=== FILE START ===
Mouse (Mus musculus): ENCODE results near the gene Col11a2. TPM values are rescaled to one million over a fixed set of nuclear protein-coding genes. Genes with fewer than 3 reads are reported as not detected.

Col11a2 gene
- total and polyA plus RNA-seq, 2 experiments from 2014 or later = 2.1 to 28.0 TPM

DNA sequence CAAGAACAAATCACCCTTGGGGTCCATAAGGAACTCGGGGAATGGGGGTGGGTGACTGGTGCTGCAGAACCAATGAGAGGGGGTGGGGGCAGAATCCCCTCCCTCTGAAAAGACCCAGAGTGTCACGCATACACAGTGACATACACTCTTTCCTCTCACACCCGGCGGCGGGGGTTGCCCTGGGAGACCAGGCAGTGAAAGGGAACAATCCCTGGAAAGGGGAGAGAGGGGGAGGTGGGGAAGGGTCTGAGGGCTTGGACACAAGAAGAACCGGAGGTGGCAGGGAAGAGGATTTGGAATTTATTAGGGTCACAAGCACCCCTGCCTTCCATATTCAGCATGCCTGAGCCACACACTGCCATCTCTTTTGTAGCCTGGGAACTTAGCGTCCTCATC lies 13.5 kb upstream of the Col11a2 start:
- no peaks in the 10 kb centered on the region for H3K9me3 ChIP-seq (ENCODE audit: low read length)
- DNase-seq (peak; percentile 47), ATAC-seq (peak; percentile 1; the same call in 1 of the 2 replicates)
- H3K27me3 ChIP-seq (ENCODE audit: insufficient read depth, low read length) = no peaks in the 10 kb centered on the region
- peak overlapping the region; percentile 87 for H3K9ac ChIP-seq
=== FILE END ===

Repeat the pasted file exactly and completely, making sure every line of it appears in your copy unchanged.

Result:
Mouse (Mus musculus): ENCODE results near the gene Col11a2. TPM values are rescaled to one million over a fixed set of nuclear protein-coding genes. Genes with fewer than 3 reads are reported as not detected.

Col11a2 gene
- total and polyA plus RNA-seq, 2 experiments from 2014 or later = 2.1 to 28.0 TPM

DNA sequence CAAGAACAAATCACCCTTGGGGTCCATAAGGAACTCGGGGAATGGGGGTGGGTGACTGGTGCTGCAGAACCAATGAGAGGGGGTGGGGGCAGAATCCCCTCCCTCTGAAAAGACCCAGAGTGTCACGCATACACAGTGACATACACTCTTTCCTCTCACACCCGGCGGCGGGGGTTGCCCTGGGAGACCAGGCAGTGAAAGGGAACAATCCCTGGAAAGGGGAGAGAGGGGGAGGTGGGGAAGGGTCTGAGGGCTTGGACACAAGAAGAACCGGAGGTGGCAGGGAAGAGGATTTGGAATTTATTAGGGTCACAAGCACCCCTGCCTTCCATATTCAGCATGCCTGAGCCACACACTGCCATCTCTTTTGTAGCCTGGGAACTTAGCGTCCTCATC lies 13.5 kb upstream of the Col11a2 start:
- no peaks in the 10 kb centered on the region for H3K9me3 ChIP-seq (ENCODE audit: low read length)
- DNase-seq (peak; percentile 47), ATAC-seq (peak; percentile 1; the same call in 1 of the 2 replicates)
- H3K27me3 ChIP-seq (ENCODE audit: insufficient read depth, low read length) = no peaks in the 10 kb centered on the region
- peak overlapping the region; percentile 87 for H3K9ac ChIP-seq